From large land acquisitions that displace communities without due compensation, to the encroachment of mining on indigenous lands, to the brunt of climate change and natural disasters, to everyday land and property deprivation by kin or state, women are typically more harshly impacted by land tenure insecurity due to discriminatory laws and lingering social bias.
The world at a glance
WASHINGTON, March 25, 2019 – Women in half of the countries in the world are unable to assert equal land and property rights despite legal protections, warned members of a new global campaign that formally launches today. The campaign, Stand For Her Land, aims to close this persistent gap between law and practice worldwide so that m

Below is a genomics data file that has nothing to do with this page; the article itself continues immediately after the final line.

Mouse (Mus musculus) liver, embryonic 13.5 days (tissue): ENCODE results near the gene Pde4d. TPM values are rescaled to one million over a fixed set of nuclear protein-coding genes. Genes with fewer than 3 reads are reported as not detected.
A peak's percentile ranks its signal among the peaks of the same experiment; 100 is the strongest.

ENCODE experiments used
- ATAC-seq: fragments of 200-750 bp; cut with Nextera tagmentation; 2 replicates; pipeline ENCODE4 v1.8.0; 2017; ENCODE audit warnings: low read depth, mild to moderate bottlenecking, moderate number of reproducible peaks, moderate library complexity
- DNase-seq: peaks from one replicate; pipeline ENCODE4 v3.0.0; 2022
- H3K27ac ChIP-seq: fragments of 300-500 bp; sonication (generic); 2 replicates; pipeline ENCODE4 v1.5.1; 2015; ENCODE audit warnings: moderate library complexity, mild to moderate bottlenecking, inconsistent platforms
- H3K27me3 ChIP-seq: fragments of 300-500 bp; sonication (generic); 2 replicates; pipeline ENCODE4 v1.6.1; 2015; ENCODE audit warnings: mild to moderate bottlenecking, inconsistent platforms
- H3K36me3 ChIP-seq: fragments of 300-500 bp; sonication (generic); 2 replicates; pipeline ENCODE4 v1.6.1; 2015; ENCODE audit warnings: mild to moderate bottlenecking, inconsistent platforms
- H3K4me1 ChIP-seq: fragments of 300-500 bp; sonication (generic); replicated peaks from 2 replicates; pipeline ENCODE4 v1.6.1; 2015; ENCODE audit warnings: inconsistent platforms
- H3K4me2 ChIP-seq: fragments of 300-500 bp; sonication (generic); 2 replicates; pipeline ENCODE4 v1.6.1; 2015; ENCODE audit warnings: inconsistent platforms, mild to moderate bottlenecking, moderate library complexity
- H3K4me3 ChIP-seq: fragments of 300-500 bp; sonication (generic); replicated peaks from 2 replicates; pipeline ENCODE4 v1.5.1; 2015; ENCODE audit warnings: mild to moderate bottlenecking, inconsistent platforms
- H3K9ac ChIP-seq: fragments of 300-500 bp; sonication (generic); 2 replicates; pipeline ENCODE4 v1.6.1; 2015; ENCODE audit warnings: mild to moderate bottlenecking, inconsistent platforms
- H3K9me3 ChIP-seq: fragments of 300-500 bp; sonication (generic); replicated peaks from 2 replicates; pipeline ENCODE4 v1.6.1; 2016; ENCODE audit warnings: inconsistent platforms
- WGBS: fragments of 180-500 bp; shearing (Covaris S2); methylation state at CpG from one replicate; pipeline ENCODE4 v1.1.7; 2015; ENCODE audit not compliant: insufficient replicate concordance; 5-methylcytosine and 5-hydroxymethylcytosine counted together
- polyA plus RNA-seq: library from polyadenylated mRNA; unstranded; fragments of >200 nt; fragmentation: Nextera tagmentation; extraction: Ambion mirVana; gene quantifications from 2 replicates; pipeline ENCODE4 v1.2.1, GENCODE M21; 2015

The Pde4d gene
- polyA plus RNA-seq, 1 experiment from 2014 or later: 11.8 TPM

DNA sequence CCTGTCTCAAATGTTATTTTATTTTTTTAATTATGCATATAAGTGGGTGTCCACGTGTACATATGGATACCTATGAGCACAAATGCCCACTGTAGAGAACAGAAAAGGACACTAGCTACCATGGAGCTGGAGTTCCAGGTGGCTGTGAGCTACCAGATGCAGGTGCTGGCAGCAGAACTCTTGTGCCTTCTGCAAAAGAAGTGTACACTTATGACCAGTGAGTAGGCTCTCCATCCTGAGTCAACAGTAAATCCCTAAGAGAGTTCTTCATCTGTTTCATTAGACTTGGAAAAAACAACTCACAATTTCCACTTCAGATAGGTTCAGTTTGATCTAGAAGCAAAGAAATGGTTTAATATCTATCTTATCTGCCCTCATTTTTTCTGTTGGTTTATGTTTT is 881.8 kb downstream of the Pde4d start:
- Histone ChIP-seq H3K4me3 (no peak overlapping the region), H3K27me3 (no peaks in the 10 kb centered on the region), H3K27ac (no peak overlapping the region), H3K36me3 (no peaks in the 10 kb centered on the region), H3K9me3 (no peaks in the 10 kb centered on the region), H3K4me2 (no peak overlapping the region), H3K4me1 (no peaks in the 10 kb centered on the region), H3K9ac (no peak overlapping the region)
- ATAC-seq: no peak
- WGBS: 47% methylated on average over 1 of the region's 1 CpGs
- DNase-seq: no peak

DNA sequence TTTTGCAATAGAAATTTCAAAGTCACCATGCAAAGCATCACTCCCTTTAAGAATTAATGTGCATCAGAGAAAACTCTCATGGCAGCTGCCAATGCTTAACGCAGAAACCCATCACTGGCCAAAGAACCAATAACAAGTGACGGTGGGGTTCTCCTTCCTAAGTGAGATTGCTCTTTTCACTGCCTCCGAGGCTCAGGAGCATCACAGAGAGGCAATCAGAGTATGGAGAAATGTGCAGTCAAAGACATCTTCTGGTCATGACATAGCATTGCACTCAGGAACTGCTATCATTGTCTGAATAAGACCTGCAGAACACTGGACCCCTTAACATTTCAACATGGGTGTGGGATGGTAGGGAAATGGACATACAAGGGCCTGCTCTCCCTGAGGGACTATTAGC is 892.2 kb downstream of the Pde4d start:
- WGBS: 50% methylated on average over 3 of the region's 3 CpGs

Women’s economic empowerment is a necessary step to promote women’s rights and achieve gender equality. Throughout the last decades, women have been entering the labor market and, despite the still existing inequalities in terms of wages and opportunities, there are many sectors in which women have achieved great visibility. This is not the case of agriculture and livestock. Currently, women working in rural areas must face a double burden, one linked to the fact of being a woman and one linked to the difficulties of life in the countryside.
KASSERINE/TUNISIA: Souad Gharsalli lives in a rented flat in the center of Kasserine, in western Tunisia, baking and selling artisanal bread to make money. But she should be growing olive trees for a living, she says.
Gharsalli, 47, grew up with three brothers and six sisters on her family’s 7 hectares (17 acres) of land in the region of Kasserine, on which they grew olive trees and grains.
When their father died in 1997, Gharsalli and her sisters inherited half as much land as their brothers, in accordance with Tunisian law.